'Office Space' Actor Sues Over Publisher's 'Book of Flair'

Office Space Box of Flair - P 2013

Office Space Box of Flair - P 2013

In Office Space, the 1999 Fox film written and directed by Mike Judge, a restaurant named Chotchkie's is featured where workers are required to wear at least 15 pieces of "flair," or round buttons pinned to the uniform. In the movie, the characters despise this forced attempt at self-expression -- "You know, the Nazis had pieces of flair that they made the Jews wear," remarks the film's protagonist.

But thanks to the film's enduring cult, "flair" has become fashionable in a sort of ironic way. Or so one book publisher hoped.

Now, Todd Duffey, who portrayed the minor character of "Chotchkie's Waiter" in Office Space, is suing over one of the oddest pieces of merchandise tie-ins ever -- something called the Office Space Box of Flair, from Perseus, which includes a 32-page book and 15 "flair" buttons.

Office Space taught us that one can get in trouble for wearing too little flair; This lawsuit goes the other route.

The problem with the Office Space Box of Flair, according to Duffey's lawsuit being filed today in New York, is that Duffey's face appears on both the book's cover and one of the "flair" buttons.

Duffey says that Perseus had no right to his image, even if it came to a licensing agreement with 20th Century Fox.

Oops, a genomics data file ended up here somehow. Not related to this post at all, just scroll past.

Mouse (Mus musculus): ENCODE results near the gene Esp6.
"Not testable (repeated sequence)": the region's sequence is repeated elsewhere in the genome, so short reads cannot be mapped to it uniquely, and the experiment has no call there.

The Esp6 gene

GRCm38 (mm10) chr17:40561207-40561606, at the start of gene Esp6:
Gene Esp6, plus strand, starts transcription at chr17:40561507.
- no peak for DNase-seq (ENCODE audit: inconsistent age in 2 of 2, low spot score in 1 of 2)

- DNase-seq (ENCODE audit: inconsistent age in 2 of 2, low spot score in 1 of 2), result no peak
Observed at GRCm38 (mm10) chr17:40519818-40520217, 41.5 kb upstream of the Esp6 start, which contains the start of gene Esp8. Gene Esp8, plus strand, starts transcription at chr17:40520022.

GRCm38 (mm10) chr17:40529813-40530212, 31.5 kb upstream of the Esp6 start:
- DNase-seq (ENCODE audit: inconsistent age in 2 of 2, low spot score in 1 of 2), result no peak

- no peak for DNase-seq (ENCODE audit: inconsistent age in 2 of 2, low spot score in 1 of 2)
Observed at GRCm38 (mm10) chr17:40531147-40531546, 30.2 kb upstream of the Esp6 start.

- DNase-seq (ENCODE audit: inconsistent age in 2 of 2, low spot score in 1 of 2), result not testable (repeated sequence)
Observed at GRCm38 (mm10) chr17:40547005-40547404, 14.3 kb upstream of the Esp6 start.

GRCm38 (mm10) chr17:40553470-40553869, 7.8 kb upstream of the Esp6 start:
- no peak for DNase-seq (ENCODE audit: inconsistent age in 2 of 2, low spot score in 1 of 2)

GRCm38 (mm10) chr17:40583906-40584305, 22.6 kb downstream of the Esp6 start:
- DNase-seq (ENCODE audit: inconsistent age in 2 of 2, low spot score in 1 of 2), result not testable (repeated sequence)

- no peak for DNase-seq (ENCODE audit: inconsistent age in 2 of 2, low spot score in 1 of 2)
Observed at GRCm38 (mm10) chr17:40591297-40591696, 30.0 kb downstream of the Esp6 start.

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In 1998, the actor signed a "Theatrical Motion Picture Day Player Employment Agreement," and as alleged in Duffey's complaint, "The Agreement was silent as to the Producer's right to use the Plaintiff's photograph for purposes of producing consumer merchandise related to the Film."

It's hard to blame the producer for such an oversight. Who knew that such a small facet of a film on office life -- the buttons that chain restaurant workers are made to wear -- would prompt its own book one day? When the movie starring Jennifer Aniston and Ron Livingston came out, it barely grossed over $10 million.

Nevertheless, merchandising has some legal traps. Duffey isn't overjoyed by this "flair" in the marketplace and is calling out the publisher for a violation of the Lanham Act.

According to the lawsuit, "The Defendants' use of the Plaintiffs' photograph is likely to cause confusion, mistake or deception as to: (i) the affiliation, connection, or association of the Plaintiff to the Defendants; and/or (ii) as to the origin, sponsorship, or approval of the Defendants' goods, services or commercial activities by the Plaintiff."

He's demanding a permanent injunction, an award of actual damages, attorney's fees and destruction of the allegedly illegal flair. His attorney is Randall Newman, who previously represented the the actor who played the bully in A Christmas Story, who sued over a Christmas Story board game. That lawsuit recently settled.

Perseus Book Group couldn't be reached for comment.

E-mail: eriq.gardner@thr.com; Twitter: @eriqgardner